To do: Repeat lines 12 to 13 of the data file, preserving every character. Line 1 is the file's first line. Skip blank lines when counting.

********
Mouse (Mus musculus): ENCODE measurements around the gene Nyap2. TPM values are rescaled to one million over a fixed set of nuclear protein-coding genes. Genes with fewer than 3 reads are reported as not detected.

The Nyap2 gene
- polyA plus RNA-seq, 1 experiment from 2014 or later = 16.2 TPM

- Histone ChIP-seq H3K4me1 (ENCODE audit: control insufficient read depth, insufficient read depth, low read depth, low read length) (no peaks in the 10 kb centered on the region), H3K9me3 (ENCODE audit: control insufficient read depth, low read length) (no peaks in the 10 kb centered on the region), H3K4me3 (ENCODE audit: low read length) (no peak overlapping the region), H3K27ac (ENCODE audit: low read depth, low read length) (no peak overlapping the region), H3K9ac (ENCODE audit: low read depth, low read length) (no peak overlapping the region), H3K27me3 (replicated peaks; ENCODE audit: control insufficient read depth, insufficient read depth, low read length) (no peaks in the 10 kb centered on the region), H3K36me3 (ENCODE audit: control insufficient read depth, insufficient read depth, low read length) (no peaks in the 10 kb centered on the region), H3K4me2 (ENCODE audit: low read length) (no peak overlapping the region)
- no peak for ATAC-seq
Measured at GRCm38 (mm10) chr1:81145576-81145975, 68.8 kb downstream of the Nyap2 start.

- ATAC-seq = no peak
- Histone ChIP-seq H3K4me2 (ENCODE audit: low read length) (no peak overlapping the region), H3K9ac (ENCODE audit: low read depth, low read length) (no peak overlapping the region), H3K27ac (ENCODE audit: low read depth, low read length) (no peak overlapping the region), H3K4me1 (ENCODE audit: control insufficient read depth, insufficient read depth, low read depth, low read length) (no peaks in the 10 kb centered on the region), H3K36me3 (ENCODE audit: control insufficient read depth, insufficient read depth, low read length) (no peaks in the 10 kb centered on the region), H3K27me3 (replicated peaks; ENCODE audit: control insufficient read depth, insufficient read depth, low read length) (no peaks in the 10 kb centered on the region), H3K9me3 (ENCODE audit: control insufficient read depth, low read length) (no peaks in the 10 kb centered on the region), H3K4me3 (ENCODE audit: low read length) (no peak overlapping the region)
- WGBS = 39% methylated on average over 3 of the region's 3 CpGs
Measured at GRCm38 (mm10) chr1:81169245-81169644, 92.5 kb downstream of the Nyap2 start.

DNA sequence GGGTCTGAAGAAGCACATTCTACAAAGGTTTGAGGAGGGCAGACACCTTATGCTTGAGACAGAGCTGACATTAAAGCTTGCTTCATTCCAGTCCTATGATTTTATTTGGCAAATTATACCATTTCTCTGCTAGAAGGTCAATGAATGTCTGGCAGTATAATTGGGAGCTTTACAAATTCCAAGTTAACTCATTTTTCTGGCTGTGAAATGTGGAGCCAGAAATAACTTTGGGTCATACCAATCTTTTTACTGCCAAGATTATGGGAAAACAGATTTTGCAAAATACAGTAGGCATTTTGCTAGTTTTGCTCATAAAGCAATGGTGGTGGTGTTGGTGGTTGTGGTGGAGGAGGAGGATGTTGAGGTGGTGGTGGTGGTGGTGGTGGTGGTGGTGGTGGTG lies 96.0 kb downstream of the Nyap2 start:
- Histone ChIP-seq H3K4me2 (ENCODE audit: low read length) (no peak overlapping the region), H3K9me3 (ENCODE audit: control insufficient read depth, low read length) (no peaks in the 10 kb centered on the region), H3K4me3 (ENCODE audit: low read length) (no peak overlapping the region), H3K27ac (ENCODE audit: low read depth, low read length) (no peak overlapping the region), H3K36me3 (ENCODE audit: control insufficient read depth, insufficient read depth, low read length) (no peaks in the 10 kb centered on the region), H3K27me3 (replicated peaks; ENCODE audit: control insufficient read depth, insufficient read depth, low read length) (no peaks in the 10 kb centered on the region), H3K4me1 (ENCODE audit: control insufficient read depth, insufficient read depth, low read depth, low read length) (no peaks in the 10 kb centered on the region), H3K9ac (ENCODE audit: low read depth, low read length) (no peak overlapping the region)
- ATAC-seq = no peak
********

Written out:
- Histone ChIP-seq H3K4me2 (ENCODE audit: low read length) (no peak overlapping the region), H3K9me3 (ENCODE audit: control insufficient read depth, low read length) (no peaks in the 10 kb centered on the region), H3K4me3 (ENCODE audit: low read length) (no peak overlapping the region), H3K27ac (ENCODE audit: low read depth, low read length) (no peak overlapping the region), H3K36me3 (ENCODE audit: control insufficient read depth, insufficient read depth, low read length) (no peaks in the 10 kb centered on the region), H3K27me3 (replicated peaks; ENCODE audit: control insufficient read depth, insufficient read depth, low read length) (no peaks in the 10 kb centered on the region), H3K4me1 (ENCODE audit: control insufficient read depth, insufficient read depth, low read depth, low read length) (no peaks in the 10 kb centered on the region), H3K9ac (ENCODE audit: low read depth, low read length) (no peak overlapping the region)
- ATAC-seq = no peak